About Qorvo
Qorvo (NASDAQ:QRVO) makes a better world possible by providing innovative Radio Frequency (RF) solutions at the center of connectivity. We combine product and technology leadership, systems-level expertise and global manufacturing scale to quickly solve our customers’ most complex technical challenges. Qorvo serves diverse high-growth segments of large global markets, including advanced wireless devices, wired and wireless networks and defense radar and communications. We also leverage unique competitive strengths to advance 5G networks, cloud computing, the Internet of Things, and other emerging applications that expand the global framework interconnecting people, places and things. Visit www.qorvo.com to learn how Qorvo connects the world.

Qorvo is a registered trademark of Qorvo, Inc. in the U.S. and in other countries. All other trademarks are the property of their respective owners.

EM Research ZFR Series – Small Frequency Synthesizer

Courtesy of EM Research : ZFR Series – Small Frequency Synthesizer

Small Step Programmable Frequency Synthesizer

  • Wide Bandwidth
  • Small Step Size
  • Fast-Switching
  • Low Phase Noise

Welcome to EM Research’s spotlight product, our exceptional ZFR programmable frequency synthesizer series. ZFR frequency synthesizers can be configured for fast-switching capable of 120µs switch speeds over 4 octaves of bandwidth. They can also be configured for a highly stable output power, ±0.2 dBm over temperature, frequencies up to 40 GHz, and step size down to 10 KHz. All with industry leading phase noise.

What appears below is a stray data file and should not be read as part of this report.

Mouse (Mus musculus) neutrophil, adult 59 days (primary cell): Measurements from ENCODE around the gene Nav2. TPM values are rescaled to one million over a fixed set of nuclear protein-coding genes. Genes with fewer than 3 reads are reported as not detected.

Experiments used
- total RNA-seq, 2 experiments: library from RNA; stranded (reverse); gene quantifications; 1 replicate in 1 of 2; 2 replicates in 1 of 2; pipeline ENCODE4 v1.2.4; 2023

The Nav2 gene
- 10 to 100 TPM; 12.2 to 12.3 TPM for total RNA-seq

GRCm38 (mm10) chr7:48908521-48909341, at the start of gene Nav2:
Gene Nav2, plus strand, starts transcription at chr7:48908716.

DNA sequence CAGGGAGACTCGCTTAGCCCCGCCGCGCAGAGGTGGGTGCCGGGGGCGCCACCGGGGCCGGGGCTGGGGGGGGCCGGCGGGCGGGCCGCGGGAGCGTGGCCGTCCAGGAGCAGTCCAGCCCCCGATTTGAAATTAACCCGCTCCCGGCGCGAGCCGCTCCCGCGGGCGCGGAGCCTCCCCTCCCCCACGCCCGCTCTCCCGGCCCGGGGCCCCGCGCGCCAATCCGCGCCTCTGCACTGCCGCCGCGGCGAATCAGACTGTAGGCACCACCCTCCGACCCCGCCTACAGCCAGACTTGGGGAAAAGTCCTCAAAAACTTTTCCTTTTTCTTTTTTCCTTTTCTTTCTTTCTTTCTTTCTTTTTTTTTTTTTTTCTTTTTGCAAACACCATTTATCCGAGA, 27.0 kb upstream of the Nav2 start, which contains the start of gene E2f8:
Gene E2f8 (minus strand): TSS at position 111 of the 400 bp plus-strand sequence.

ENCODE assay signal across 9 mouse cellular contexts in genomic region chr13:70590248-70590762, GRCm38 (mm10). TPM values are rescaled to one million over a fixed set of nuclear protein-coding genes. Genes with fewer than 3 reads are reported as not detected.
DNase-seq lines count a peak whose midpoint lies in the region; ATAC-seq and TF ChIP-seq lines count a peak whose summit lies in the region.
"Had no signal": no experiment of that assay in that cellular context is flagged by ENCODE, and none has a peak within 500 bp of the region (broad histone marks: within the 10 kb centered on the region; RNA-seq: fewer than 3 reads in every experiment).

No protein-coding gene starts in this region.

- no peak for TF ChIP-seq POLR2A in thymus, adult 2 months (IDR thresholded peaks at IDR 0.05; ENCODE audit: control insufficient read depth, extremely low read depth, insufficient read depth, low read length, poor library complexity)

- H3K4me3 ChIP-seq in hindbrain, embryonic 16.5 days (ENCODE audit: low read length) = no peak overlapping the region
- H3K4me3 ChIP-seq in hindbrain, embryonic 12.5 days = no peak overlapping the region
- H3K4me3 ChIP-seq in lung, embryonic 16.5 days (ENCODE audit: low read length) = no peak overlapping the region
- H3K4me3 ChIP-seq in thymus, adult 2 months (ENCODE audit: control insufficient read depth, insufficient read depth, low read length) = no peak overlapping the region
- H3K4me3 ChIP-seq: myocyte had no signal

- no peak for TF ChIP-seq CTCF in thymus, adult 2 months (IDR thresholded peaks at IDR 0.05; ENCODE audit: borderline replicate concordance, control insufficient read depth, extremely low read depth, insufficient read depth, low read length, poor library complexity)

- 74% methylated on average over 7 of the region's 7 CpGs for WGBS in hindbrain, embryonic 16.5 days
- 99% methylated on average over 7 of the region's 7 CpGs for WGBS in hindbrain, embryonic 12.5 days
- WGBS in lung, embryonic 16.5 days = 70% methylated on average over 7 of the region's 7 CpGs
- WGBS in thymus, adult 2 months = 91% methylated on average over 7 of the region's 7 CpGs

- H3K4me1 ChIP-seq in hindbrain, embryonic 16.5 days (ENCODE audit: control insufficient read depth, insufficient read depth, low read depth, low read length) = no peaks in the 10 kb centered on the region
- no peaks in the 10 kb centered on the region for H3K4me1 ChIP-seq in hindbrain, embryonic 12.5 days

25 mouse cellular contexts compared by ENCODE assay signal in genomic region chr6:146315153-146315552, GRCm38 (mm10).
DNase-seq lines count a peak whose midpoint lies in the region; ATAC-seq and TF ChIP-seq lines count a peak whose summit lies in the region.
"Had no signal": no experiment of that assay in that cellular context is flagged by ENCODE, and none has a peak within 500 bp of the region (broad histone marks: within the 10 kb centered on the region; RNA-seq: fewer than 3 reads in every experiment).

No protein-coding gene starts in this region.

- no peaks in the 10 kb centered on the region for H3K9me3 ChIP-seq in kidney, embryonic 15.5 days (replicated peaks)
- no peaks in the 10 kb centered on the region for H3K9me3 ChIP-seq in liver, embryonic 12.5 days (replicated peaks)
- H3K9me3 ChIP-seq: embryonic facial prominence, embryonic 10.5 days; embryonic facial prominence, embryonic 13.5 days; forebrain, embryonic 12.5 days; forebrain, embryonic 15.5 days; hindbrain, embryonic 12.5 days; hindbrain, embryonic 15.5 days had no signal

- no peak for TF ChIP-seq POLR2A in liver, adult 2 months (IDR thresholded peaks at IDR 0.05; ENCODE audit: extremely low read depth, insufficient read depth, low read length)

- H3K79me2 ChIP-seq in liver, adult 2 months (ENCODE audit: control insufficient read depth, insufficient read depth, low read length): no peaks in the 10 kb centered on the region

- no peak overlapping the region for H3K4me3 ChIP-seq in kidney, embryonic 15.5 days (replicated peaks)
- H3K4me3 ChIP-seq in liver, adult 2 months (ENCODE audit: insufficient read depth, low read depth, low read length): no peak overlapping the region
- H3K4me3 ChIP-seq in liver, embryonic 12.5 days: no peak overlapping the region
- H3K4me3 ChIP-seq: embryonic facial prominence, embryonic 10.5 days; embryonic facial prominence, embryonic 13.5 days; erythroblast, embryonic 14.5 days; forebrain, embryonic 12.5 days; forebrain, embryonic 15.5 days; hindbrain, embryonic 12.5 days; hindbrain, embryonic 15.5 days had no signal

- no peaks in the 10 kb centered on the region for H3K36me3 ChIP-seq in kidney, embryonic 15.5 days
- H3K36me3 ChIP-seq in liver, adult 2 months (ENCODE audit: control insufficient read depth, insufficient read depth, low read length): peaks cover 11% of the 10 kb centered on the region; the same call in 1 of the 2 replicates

These high-performing synthesizers can be custom tailored to the frequency range and control interface required, so they excel in a wide range of applications from laboratory use to airborne electronics. Offered in a compact package, the ZFR is one of our most versatile products.

Product Overview:

The ZFR series is a line of cutting edge programmable frequency synthesizers, featuring multi-octave band widths, low phase noise, step sizes as low as 10 KHz, switch speeds as low as 125 µs, frequencies to 40 GHz and the option of a highly stable output power.

The ZFR is highly customizable. In addition to broadband, fast switching versions, it can also be configured for highly stable power output, ±0.2 ppm over temperature, at frequencies up to 40 GHz. Optional USB programming can be included in addition to high speed serial communication controls. ZFR units are available with a standalone internal reference, and can also be configured to switch seamlessly between an external reference and the internal reference.

The ZFR series can deliver 1.25 to 20 GHz in a remarkably small connectorized package, typically 2.5” x 4.5” x 0.6”. With high performance across the board and a uniquely versatile design, the ZFR series exemplifies EM Research capabilities.

Product Examples

An exemplary ZFR series synthesizer is the ZFR-20000-09, which features a frequency bandwidth of 4.0 GHz to 20 GHz. The step size is 10 MHz (available to 10 KHz), it accepts a 10 MHz external reference, and exhibits a switch speed of less than 150 µs. It comes in a compact 2.5” x 4.5” x 0.6” sized package, operates from a 5.0V supply, and is controlled by a high speed serial communication interface.